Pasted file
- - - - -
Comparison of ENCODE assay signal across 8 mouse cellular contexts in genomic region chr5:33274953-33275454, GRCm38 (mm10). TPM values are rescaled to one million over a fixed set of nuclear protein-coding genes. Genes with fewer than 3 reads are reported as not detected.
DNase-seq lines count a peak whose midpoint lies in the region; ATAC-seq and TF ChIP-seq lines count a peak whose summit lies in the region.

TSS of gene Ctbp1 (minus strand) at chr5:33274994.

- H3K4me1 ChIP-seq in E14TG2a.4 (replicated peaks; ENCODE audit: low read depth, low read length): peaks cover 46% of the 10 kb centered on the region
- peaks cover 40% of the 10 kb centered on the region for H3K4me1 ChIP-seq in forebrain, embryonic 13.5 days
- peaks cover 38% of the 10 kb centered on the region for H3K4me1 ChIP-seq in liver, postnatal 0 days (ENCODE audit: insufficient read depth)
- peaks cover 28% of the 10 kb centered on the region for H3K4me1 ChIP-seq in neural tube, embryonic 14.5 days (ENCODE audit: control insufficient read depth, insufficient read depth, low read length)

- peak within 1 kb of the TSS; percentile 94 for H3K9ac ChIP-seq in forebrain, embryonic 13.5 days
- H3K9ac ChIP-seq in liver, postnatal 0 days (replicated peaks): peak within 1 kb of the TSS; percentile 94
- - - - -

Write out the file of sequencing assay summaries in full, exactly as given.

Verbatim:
Comparison of ENCODE assay signal across 8 mouse cellular contexts in genomic region chr5:33274953-33275454, GRCm38 (mm10). TPM values are rescaled to one million over a fixed set of nuclear protein-coding genes. Genes with fewer than 3 reads are reported as not detected.
DNase-seq lines count a peak whose midpoint lies in the region; ATAC-seq and TF ChIP-seq lines count a peak whose summit lies in the region.

TSS of gene Ctbp1 (minus strand) at chr5:33274994.

- H3K4me1 ChIP-seq in E14TG2a.4 (replicated peaks; ENCODE audit: low read depth, low read length): peaks cover 46% of the 10 kb centered on the region
- peaks cover 40% of the 10 kb centered on the region for H3K4me1 ChIP-seq in forebrain, embryonic 13.5 days
- peaks cover 38% of the 10 kb centered on the region for H3K4me1 ChIP-seq in liver, postnatal 0 days (ENCODE audit: insufficient read depth)
- peaks cover 28% of the 10 kb centered on the region for H3K4me1 ChIP-seq in neural tube, embryonic 14.5 days (ENCODE audit: control insufficient read depth, insufficient read depth, low read length)

- peak within 1 kb of the TSS; percentile 94 for H3K9ac ChIP-seq in forebrain, embryonic 13.5 days
- H3K9ac ChIP-seq in liver, postnatal 0 days (replicated peaks): peak within 1 kb of the TSS; percentile 94